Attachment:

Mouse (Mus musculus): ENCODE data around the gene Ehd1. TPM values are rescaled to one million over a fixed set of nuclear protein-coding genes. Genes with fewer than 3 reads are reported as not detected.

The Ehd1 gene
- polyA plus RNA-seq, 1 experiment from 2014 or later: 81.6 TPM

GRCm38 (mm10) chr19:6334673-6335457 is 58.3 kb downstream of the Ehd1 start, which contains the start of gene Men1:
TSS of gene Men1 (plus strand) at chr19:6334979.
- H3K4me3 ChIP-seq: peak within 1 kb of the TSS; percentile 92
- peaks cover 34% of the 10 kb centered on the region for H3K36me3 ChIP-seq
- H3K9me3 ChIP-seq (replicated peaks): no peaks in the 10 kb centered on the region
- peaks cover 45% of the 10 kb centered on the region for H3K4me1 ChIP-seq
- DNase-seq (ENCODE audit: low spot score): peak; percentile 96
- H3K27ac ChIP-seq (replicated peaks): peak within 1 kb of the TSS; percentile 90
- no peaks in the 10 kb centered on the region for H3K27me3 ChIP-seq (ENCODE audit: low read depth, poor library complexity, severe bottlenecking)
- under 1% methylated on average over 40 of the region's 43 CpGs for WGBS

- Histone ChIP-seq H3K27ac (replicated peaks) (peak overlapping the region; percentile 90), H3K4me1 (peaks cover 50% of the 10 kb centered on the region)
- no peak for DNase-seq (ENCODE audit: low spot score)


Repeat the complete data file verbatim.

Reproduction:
Mouse (Mus musculus): ENCODE data around the gene Ehd1. TPM values are rescaled to one million over a fixed set of nuclear protein-coding genes. Genes with fewer than 3 reads are reported as not detected.

The Ehd1 gene
- polyA plus RNA-seq, 1 experiment from 2014 or later: 81.6 TPM

GRCm38 (mm10) chr19:6334673-6335457 is 58.3 kb downstream of the Ehd1 start, which contains the start of gene Men1:
TSS of gene Men1 (plus strand) at chr19:6334979.
- H3K4me3 ChIP-seq: peak within 1 kb of the TSS; percentile 92
- peaks cover 34% of the 10 kb centered on the region for H3K36me3 ChIP-seq
- H3K9me3 ChIP-seq (replicated peaks): no peaks in the 10 kb centered on the region
- peaks cover 45% of the 10 kb centered on the region for H3K4me1 ChIP-seq
- DNase-seq (ENCODE audit: low spot score): peak; percentile 96
- H3K27ac ChIP-seq (replicated peaks): peak within 1 kb of the TSS; percentile 90
- no peaks in the 10 kb centered on the region for H3K27me3 ChIP-seq (ENCODE audit: low read depth, poor library complexity, severe bottlenecking)
- under 1% methylated on average over 40 of the region's 43 CpGs for WGBS

- Histone ChIP-seq H3K27ac (replicated peaks) (peak overlapping the region; percentile 90), H3K4me1 (peaks cover 50% of the 10 kb centered on the region)
- no peak for DNase-seq (ENCODE audit: low spot score)